The Polzeath beach ranger who missed his chance to dance with the Queen

  • Charlie explains how he almost danced with the Queen

A Polzeath beach ranger, who spent three decades in the police force, says one of his biggest fears nearly came true - he nearly danced with the Queen at her annual Autumn Ball.

Charlie Morrow was a specialist police inspector who spent his final six years of service guarding the royal family at Windsor and Balmoral.

Charlie says his job was to make sure he and his team were a "discreet part of the furniture" to help the royal family live a happy private life.

Andrew 'Charlie' Morrow's invitation to attend the dance at Balmoral with the Queen and Duke of Edinburgh Credit: ITV News

However just before retiring the duty inspector was invited to the Ghillies Ball - something that gave him "anxiety attacks at 2am" about the risk of "stumbling and knocking somebody over".

He said: "I spent six years trying to avoid getting into very close contact of members of the royal family because it was my job to do so.

"And I was terrified, to be honest. First of all, I have two left feet!"

The Ghillies Ball is an intimate private party where royals and household staff would all dance together in traditional Scottish dancing style.

But Charlie's fear of dancing with the most important member of the royal family was almost realised when he looked down the dancing line and saw Her Majesty was getting ever closer.

He said: "The nature of the Scottish dancing is that things get quick and with each little hop, skip, some jumps between the pair of us, we ended up in quite close proximity."

"My heart was pumping. My head was thinking of the 'what ifs'. And what made matters even worse was I could see one of her close protection officers looking at me winking!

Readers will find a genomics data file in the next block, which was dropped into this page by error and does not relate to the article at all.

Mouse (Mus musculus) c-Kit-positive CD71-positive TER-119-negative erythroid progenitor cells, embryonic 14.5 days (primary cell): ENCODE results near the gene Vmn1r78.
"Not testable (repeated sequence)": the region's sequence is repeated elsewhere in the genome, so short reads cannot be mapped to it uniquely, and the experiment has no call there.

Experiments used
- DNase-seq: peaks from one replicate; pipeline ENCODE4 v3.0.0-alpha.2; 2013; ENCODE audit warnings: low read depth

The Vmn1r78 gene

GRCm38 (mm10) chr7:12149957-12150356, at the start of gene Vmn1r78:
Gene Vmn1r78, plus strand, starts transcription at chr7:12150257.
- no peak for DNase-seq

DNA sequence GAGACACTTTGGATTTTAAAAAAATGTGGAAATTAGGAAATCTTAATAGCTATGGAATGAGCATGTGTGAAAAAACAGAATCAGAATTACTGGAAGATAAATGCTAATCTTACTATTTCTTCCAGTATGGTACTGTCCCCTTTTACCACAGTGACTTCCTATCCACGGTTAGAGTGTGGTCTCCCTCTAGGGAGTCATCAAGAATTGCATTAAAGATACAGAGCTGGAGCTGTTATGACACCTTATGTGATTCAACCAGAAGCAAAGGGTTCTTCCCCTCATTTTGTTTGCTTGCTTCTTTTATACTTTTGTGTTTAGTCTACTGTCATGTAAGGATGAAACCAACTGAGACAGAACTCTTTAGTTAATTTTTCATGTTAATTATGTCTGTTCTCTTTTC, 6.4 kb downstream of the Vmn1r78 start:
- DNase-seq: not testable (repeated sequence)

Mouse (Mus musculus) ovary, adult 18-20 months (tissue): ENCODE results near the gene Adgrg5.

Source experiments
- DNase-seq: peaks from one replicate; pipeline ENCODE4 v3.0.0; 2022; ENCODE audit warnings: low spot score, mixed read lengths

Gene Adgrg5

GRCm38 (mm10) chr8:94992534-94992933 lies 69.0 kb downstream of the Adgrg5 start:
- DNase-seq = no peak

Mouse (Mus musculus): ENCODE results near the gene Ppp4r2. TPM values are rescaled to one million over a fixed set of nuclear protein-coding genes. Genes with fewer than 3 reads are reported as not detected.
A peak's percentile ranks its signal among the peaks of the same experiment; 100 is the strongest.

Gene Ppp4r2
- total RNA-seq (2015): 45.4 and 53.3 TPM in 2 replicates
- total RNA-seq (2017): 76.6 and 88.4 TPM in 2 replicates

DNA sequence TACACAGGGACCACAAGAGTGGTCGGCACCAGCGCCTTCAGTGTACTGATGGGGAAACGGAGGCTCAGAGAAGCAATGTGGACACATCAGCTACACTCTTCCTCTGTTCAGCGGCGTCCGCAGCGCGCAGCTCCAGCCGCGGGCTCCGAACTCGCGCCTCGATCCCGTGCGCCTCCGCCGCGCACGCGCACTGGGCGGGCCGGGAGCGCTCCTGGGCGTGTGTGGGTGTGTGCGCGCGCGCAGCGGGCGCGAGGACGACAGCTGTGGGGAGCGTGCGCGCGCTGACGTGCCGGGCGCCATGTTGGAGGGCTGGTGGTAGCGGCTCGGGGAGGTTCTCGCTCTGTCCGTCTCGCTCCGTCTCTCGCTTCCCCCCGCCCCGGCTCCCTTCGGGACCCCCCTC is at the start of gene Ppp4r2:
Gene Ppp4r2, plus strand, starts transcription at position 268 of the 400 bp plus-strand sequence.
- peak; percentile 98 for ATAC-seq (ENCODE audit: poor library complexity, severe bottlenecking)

"It got closer and closer, and eventually, whenever I was probably the next person in line to end up dancing with Her Majesty the music stopped, and it was a pleasant relief."

Charlie needed to look the part before attending the Ghilles Ball so was fitted for his first Scottish kilt Credit: Charlie Morrow

After breathing a massive sigh of relief Charlie says when he retells this story people often ask does he regret not getting that moment with the monarch.

He said: "I think it was probably the best for me, but is a memory I'll never forget. I can see the glint in her eye and I could see her smile. And that was enough. It was lovely."

Charlie grew up in Northern Ireland with a family who was "infatuated" about the royal family so it was extra special to have these unique memories with the royals.

"As a boy growing up during The Troubles I'd always sing the national anthem in the school assemblies and then all of a sudden working for Her Majesty it actually became a bit of a happy anti-climax because in the sense that they're just a normal family," he added.

Charlie's job was to be in the background of royal life at Windsor and Balmoral Credit: Charlie Morrow